Now let's try to understand our missing data. I'm gonna go ahead and do another search.


I'm just gonna drag across our outcome and predictor variables.

Add them right here.

Now we have a heat map where we show blue for missing values.

Note though that there are clearly differences by variable.

We only have missing data for our customer effort variables, and the second to last variable has much more blue. So what's going on?

If you squint and look closely, it's the predictor relating to the ease of canceling your cell phone subscription or plan, which is very interesting.

It actually makes perfect sense if you think about it for a moment.

Of all the predictors, that's the one that the fewest people will have experienced.

So in our case, option one is clearly the correct option.

People have missing data because they have no experience with cancellation and other customer effort predictors.

So we need to use dummy variable adjustment for missing data.
Now remember, value for money is the third most important driver.
Let's set missing data to dummy variable adjustment.

Now value for money is the second most important driver, so the missing data setting makes a difference.

Displayr's got an expert system that reviews models and makes sure they're good.
To that end, we see orange warnings above the driver analysis options and in the report tree to the left.

I'll give you a chance to read the first orange warning.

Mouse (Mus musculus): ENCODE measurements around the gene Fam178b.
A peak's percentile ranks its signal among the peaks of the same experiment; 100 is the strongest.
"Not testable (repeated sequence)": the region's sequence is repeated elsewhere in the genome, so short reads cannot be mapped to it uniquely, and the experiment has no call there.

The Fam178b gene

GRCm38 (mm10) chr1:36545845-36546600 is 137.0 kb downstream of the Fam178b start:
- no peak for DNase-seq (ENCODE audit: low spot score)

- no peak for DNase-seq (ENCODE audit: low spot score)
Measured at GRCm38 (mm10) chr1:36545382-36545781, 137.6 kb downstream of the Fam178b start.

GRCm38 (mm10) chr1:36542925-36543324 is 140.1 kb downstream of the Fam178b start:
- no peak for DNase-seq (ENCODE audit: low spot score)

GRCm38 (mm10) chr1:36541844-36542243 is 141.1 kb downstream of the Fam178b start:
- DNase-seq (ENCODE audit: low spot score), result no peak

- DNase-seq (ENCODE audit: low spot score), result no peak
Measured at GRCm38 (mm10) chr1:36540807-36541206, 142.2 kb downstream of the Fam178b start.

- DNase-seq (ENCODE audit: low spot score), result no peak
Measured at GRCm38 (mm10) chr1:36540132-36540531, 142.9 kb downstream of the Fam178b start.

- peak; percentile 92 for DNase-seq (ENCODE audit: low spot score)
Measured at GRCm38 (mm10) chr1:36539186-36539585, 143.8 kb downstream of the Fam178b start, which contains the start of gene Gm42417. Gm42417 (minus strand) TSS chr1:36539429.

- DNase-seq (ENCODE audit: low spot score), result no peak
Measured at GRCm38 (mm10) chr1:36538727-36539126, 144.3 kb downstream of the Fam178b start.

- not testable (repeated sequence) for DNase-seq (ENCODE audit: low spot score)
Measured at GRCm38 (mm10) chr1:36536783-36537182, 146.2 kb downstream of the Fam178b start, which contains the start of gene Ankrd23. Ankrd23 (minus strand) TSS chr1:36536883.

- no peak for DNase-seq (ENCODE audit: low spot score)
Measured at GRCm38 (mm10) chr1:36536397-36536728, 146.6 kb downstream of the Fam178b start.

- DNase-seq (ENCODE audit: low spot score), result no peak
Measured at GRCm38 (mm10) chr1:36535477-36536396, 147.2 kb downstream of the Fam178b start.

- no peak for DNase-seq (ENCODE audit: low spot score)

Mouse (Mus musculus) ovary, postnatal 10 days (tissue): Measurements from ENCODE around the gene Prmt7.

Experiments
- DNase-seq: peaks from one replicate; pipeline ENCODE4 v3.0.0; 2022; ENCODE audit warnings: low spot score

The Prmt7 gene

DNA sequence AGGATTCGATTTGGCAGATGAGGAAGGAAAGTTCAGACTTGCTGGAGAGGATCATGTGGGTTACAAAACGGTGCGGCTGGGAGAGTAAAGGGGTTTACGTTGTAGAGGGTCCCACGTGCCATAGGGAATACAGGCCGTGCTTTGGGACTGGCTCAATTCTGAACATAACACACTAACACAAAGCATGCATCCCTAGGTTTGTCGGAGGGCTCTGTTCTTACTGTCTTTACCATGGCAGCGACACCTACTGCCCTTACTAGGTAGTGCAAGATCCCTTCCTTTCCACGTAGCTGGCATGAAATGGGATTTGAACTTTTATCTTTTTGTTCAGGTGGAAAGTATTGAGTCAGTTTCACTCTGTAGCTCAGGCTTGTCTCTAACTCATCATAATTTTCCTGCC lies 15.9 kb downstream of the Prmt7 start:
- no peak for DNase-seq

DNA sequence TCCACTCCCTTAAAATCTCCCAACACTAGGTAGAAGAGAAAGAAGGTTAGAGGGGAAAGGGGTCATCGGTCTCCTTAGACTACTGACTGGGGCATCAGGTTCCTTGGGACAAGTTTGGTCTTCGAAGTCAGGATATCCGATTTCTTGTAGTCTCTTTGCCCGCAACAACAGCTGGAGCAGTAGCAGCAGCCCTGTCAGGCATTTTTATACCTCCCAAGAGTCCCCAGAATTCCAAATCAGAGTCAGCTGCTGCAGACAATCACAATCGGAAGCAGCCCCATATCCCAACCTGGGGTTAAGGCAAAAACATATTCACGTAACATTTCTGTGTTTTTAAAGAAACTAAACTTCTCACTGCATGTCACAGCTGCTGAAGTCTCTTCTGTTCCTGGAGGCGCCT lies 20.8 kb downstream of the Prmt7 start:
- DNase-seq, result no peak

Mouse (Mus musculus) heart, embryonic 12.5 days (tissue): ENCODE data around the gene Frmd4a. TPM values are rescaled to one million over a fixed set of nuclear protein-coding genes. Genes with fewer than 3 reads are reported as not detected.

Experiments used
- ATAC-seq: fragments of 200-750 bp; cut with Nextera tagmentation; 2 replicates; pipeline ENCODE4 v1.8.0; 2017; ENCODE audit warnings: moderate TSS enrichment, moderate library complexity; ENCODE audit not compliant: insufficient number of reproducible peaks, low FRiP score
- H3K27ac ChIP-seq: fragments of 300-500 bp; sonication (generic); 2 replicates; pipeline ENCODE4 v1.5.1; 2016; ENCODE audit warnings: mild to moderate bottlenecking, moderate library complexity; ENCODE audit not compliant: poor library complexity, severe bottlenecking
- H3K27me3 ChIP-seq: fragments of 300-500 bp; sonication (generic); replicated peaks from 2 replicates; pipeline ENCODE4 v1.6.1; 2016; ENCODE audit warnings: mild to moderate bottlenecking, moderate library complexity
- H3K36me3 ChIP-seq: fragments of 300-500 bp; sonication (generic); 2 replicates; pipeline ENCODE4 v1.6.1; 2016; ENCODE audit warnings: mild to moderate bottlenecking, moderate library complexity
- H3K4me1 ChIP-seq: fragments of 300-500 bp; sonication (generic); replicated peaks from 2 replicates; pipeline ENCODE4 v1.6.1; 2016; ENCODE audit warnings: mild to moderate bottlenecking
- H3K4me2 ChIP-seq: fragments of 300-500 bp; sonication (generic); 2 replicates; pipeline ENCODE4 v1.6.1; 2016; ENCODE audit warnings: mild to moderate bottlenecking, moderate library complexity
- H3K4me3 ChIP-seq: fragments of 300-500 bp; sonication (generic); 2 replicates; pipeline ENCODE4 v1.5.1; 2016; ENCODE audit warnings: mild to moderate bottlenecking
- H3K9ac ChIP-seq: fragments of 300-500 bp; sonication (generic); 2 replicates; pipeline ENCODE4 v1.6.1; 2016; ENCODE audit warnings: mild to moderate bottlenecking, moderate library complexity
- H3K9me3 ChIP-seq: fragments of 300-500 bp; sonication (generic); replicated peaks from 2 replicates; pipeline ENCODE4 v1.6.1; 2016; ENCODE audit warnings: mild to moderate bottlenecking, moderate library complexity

An assumption of driver analysis is that things have a positive effect.

Displayr is giving us a warning that one of our predictors has a negative effect.

That's potentially a problem as it may suggest an issue with our data.
Looking at the important scores, we see cancel your subscription or plan has a negative effect.

Think about this for a second.

What this tells us is that if we make it easier to cancel your subscription, then people are going to be less happy. That's what the negative sign means.

If you think about this a little more, our issue here is really logic.

The only way that most people know about cancellation is if they don't like their cell phone companies.

So you can think about this as being an outcome of how people feel about their cell phone companies.

This isn't an appropriate predictor, so we'll remove it.


The next orange warning tells us that we may have some outliers that are clouding the results.

There are two ways we can address this.
One is we can examine diagnostic plots.
And then we can inspect all the outlying observations like these right here.
If you want to, all the key diagnostic plots are in display or in queue, but it means reading through all the raw data and trying to figure out what makes the data weird.
It's what the textbook say you should do, but it rarely helps with survey data. So I'm going to do something a lot easier.